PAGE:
Former Idaho Senator James McClure, in talking about tax policy, often repeated a line – “Don’t tax you, don’t tax me, tax that man behind the tree” – to convey that most people tend to point toward someone else (preferably distant and invisible) when comes time to impose tax burdens. There’s a corollary to that: Substitute “cut” for “tax,” and even many anti-taxers will fit in.
Parma, Idaho, is in the western part of Canyon County, one of the most philosophically conservative parts of a conservative county. Taxes do not have a lot of fans here; neither does “big government.” You can see it in the yard and other signage, and in the votes for public officials and ballot issues.
Earlier this year, Idaho Power Company – a private investor-owned utility – was seeking to run a stretch of a planned 300-mile power line close by Parma, close enough to concern a number of local residents. Soon enough, government got involved – starting with the mayor, Margaret Watson, and soon a whole array others from the county commission to state leaders to federal agencies, were roped into the fray. Eventually, in April, Idaho Power backed away from the Parma-area run. All of which government regulation of business, to all appearances, was highly popular in Parma.
The next piece of big Parma news this year grew out of the state’s revenue shortfall and budget cuts: Announcement that a University of Idaho research laboratory, employing 16 people, would be closed. The center has been around a long time, since 1925, and has long been integrated with agriculture in the area – with “production, storage, and related problems of vegetables, forages, cereals, hop, mint, fruit and seed crops,” which is very much what local farming is about.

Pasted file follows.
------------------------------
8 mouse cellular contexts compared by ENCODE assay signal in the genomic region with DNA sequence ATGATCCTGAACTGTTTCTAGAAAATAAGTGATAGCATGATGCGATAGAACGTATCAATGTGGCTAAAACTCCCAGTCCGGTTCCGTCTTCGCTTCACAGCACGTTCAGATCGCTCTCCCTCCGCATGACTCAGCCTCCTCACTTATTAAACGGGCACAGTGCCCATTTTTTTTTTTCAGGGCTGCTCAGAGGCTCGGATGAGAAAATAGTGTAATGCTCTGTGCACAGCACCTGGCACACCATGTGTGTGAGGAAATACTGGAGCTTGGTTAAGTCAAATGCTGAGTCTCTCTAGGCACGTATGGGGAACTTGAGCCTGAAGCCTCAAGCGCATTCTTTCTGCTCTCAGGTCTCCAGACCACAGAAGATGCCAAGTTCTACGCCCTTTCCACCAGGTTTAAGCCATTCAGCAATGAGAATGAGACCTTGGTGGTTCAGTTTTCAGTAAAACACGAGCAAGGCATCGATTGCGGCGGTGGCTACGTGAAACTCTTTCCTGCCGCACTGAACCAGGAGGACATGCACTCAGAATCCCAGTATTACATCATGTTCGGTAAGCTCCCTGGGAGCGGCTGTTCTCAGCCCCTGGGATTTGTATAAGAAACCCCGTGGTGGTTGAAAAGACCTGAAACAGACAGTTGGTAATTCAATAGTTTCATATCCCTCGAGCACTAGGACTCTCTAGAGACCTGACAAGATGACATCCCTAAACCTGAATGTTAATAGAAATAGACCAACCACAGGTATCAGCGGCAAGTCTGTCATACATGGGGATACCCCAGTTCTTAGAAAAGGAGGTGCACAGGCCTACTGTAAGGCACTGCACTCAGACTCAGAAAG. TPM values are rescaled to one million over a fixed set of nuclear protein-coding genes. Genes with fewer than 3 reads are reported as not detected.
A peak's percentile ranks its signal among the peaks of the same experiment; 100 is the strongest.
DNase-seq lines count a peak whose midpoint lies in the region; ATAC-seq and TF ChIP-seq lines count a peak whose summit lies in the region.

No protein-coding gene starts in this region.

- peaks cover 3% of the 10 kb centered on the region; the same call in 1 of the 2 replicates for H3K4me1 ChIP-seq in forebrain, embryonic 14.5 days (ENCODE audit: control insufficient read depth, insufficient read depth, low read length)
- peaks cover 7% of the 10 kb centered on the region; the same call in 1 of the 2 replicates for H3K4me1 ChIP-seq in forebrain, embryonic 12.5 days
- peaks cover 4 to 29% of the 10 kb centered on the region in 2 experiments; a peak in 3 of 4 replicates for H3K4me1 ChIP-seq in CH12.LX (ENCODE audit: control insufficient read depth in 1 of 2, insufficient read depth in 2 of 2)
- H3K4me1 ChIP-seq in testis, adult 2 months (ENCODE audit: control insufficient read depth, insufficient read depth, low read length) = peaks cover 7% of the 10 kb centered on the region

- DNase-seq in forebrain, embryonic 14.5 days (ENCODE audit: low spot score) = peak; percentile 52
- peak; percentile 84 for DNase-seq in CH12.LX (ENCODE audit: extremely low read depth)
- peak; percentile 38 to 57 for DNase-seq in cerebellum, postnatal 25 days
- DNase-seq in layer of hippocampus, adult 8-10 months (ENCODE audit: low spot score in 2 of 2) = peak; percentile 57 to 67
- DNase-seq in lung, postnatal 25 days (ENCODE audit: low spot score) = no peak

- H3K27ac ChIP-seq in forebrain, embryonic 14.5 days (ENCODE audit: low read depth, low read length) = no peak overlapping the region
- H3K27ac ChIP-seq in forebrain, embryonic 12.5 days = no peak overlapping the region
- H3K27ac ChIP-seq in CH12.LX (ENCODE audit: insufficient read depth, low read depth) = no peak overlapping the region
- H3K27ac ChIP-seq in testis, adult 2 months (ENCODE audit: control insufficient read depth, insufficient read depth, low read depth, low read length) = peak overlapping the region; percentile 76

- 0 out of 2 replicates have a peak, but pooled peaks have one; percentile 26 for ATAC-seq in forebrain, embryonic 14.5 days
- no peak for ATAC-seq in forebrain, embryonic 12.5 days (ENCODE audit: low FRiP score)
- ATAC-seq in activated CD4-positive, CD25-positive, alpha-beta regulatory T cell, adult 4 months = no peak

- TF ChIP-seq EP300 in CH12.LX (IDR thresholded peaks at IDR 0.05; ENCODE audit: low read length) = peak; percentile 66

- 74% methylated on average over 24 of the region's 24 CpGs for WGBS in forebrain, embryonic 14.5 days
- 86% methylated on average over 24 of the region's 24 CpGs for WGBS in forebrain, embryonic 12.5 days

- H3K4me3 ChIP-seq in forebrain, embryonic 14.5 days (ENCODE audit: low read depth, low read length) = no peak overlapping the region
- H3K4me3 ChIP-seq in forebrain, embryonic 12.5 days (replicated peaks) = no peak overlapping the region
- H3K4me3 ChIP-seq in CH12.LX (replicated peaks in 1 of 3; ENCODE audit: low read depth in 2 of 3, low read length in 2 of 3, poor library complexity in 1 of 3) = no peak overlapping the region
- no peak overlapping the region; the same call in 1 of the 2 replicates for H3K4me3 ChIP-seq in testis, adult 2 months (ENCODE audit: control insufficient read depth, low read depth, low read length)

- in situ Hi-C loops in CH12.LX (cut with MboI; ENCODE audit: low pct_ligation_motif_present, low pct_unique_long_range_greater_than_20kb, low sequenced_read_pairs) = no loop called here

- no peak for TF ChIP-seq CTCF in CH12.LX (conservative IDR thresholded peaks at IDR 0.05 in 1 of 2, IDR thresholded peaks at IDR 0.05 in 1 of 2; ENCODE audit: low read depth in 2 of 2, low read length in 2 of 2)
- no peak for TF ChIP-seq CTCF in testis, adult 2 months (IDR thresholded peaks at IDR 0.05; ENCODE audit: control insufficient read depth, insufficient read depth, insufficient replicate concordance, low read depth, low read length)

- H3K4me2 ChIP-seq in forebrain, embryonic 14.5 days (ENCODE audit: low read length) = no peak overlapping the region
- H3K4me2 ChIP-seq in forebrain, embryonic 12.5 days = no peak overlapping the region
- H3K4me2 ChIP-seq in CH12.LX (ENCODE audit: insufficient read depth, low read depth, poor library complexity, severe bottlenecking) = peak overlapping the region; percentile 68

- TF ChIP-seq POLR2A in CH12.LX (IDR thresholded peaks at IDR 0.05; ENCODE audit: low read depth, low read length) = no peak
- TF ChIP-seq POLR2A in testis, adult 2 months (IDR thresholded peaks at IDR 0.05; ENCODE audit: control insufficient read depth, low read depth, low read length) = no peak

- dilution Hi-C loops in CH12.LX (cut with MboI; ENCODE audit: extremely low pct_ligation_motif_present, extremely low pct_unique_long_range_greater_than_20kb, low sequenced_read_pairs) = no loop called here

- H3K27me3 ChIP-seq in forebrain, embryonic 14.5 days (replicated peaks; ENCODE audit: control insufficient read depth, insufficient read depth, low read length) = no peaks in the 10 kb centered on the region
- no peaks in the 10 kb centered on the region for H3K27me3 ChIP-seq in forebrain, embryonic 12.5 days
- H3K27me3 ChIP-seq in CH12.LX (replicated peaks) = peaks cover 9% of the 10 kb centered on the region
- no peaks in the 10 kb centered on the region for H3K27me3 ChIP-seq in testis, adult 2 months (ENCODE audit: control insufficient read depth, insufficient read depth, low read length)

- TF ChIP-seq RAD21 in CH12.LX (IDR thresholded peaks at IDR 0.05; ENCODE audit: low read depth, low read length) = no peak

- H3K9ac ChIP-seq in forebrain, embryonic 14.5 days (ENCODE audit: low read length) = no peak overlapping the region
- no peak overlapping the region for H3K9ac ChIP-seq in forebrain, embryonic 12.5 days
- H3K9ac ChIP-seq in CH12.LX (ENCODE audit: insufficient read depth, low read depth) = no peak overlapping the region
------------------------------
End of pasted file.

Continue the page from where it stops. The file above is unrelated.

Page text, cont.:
This too led to a lot of concern in Parma, and an outcry. Its elected officials (and beyond – Governor C.L. “Butch” Otter is only one of many key Idaho leaders with Canyon background) put on the heat. This week, with the explanation that incoming University of Idaho President Duane Nellis hadn’t been involved with the earlier decision, the decision was pulled back for further review. (That doesn’t mean it necessarily will be reversed.)
Western Canyon County is one of the strongest anti-government spending parts of Idaho, and its legislators very much track along those lines. Generally, they certainly were not pushing for larger budgets for the universities, and could usually be counted on to call for reductions in government.
When will the pieces – far more related than many of these people seem willing to accept – come together?
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